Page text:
/* SIMPLIFY.
The aim of the predicate simplify is to reshuffle expressions which
are sums of unknowns (represented by Prolog atoms) and integers so
that all the unknowns are at the start and the sum of all the
integers is at the end, e.g.
x+3+y+4+z gets reshuffled to x+y+z+7
This is (a) useful in mathematical manipulations by computer
and (b) an illustration of a useful technique called
"difference pairs".
To summarise the idea: a structure such as +(a,+(b,c)) could be
drawn as
+
/ \
a +
/ \
b c
The idea is that when constructing such things you can represent
intermediate stages as the "difference" of
+
/ \
a +
/ \
b Zend
and the variable Zend. To move to the next stage, you just have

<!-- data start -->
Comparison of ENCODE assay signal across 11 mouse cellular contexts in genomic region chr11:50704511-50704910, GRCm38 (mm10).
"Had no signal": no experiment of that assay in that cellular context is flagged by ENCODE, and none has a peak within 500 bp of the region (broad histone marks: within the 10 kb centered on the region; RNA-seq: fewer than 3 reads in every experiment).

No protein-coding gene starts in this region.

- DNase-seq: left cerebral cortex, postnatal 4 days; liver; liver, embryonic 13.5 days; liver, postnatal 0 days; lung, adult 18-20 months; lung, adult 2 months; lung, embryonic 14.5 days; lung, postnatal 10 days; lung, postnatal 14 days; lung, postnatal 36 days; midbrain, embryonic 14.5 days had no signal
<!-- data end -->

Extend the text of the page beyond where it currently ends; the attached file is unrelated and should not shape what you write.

to instantiate Zend as something; if the next stage is also
intermediate, why not another "difference pair", e.g. Zend =
+
/ \
c Zend2
with Zend2 uninstantiated, and so on.
The predicate normalise defined below shows the idea in practice:
in normalise(Formula,V,Vend,N,Nend)
the unknowns (Prolog atoms) are collected in the difference pair
of V and Vend, and the integers are collected in the difference
pair of N and Nend. The predicate simplify tidies up the final
answer by instantiating the variable end of the structure in which
the unknowns are collected to the structure in which the integers
were collected. Note that in the body of simplify, the last argument
of the call of normalise is 0 - this instantiates the variable at the
trailing end of the integer-collecting structure, so that the goal
Vend is N
succeeds and evaluates the structure as the sum of all the integers!
*/
simplify(Formula,V) :-
normalise(Formula,V,Vend,N,0),
Vend is N.
normalise(A+B,V,Vend,N,Nend) :-
!,
normalise(A,V,Vsofar,N,Nsofar),
normalise(B,Vsofar,Vend,Nsofar,Nend).
normalise(Atom,Atom+Vend,Vend,N,N) :-
atom(Atom),
!.
normalise(Integer,V,V,Integer+N,N) :-
integer(Integer).